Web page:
Saturday, March 19, 2016

Spirit of Place: A Tentative Psychogeographical Map of Birmingham

In the (somewhat affected) tradition of Guy Debord and the Situationists, for several years I have been trying to construct a psychogeographic map of Birmingham, based on the one Debord did of Paris. Trying has been the operative word, because I’ve kept hitting the snag that I have simply been unable to. Paris and London, two of the cities par excellence for psychogeography, have been mapped to death, seemingly without the problems I have experienced doing the same for Birmingham. To adopt the language of witchcraft and use it in a psychogeographical context, I have completely failed to identify the energetic or vibrational centres of the city, the liminal places, and magical routes around the city. When trying to identify distinctive energetic areas of the city or natural routes through it, I have found these areas and routes disrupted over and over again, to the extent that up until now I have not been able to map these things out. This is despite the way in which I can clearly identify that, say, Eastside feels very different from the Jewellery Quarter. Which brings up a first problem in mapping the city: when you get off a train at New Street and see signs to Southside, the simple fact is that the Southside label has not long been coined for that area of the city. When I tell people where I live, if they want to be sarcy they can call it Highgate (itself a created area in the 1960s rebuilding of the city), and when the council write to me they address letters to Nechells, even though I’m nowhere near Nechells but live in Nechells electoral ward. In a similar way people make fun of the residents of the Jewellery Quarter by calling it Hockley or Newtown, and of Brindley Place residents by calling it Ladywood. The repeated rebuilding and relabeling has created something of a psychological chaos and I have been forced to conclude that what is said in this blog post is true:
' I had about 2 hours for a wander and just followed my nose, through China Town then the Gay district. I have a pretty awful sense of direction at the best of times but Birmingham seemed to completely fry my navigational circuits sending me in large loops around rubble strewn car parks and wholesale markets. Andy from Magic Cinema said this was the effect of the city’s ‘concrete collar’, the asphalt noose formed by a series of ring roads.' (
Therefore based on the assumption that the line of the former Inner Ring Road creates a psychological line around the city, and also that I personally still see the line of the ring road around the city centre (bit difficult to eradicate what Manzoni and Co did with their bulldozers all those years ago) I have started my psychogeographic map with a scan of the 1979 A to Z map of the city centre, because it shows the Inner Ring Road intact.
My first instinct was to draw a major division in the city centre along the line of the Inner Ring Road, but I resisted doing that because I realised that many of my personal psychological routes around the city lay outside its boundary. Since it is clearly evident on the map I decided just to let it stand as something that is just there.
I decided to start by dividing the city centre into areas as they feel different to me (shown in green lines on the map). I was expecting the Inner Ring Road area to be a single one but was surprised to find that I experienced the area as several different zones. I was not surprised to find that while not completely dictated by it, my personal zones were heavily influenced by the line of the Inner Ring Road.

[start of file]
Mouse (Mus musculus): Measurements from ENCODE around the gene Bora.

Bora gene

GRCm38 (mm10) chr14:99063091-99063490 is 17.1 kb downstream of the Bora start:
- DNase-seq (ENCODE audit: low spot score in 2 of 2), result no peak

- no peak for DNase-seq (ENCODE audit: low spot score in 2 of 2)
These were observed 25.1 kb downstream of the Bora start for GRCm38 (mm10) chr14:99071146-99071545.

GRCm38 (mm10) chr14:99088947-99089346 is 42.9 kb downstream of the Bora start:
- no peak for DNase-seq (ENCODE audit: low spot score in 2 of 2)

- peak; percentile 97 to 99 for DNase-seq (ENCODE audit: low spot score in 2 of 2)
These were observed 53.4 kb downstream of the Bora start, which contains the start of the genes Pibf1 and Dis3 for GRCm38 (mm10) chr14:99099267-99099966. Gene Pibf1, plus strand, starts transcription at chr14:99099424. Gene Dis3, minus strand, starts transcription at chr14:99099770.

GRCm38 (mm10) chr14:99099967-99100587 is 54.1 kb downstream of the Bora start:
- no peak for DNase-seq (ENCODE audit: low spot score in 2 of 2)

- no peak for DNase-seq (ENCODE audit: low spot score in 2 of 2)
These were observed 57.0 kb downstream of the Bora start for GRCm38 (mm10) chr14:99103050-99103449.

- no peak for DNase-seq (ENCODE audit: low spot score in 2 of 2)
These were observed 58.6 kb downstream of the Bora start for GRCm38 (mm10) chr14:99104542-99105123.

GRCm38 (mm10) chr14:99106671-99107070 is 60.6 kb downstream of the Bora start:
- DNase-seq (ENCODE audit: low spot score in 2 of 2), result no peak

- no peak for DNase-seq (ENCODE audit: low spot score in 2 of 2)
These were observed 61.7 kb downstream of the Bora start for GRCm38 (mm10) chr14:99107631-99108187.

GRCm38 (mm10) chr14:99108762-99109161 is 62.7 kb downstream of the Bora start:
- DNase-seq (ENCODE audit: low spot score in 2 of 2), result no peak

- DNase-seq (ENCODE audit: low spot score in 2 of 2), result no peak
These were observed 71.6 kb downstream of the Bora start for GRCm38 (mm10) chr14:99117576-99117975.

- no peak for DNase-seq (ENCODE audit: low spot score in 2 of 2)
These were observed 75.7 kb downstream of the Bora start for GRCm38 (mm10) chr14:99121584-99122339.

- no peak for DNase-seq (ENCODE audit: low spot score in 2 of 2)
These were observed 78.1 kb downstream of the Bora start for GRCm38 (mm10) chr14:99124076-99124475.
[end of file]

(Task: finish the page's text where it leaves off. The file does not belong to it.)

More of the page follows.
I continued by drawing (in blue lines on the map) the routes around the city that I tend to find variously compelling. This is where I got a surprise. Perhaps influenced by the previous complete separation of traffic and pedestrians in the city centre, I found that many of my personal routes completely ignored the line of the Inner Ring Road and went across it in many places. The present or former existence of underpasses or pedestrian bridges would explain that in many places, but I was astonished to find that another pattern emerged in my psychological routes through the city.
My personal routes show my almost complete avoidance of certain parts of the city – remember that while I have been using the somewhat compressed map of the city centre which forms a single page at the back of the A to Z, it nonetheless shows a very small area in reality, one which could very easily be walked end to end. My personal routes have almost completely avoided the North-East and South-West of the map, a realisation which surprised me since I pride myself on knowing the city centre backwards (‘Where on earth are you taking me?’, said a friend as I took her down a concrete spiral staircase she didn’t know existed). Additionally, I was very gratified to notice that in addition to routes explained by underpasses or pedestrian bridges, many of my personal routes followed genuinely old roads (such as Newhall Street), ignoring the line of the Inner Ring Road completely, or else genuinely ancient roads such as the route from Deritend High Street up through the markets and into the High Street area. In fact, I was very gratified to realise that my psychogeographic map bears much more resemblance to the 18th century map of the town!

Thursday, March 17, 2016

Urban Grimoire: Underpass Magic

I realise I have posted about tunnels and underpasses, and their chthonic significance, several times before, but this post is more about how to do it. It is natural also that themes recur in people's lives and magic.
The idea of 'underground' holds strong resonance for humans, with connotations of being the entrance to the 'underworld', being secret or hidden. Underground can even include connotations of the revolutionary or disrespectable: exactly the connotations of the witch word we apply to ourselves.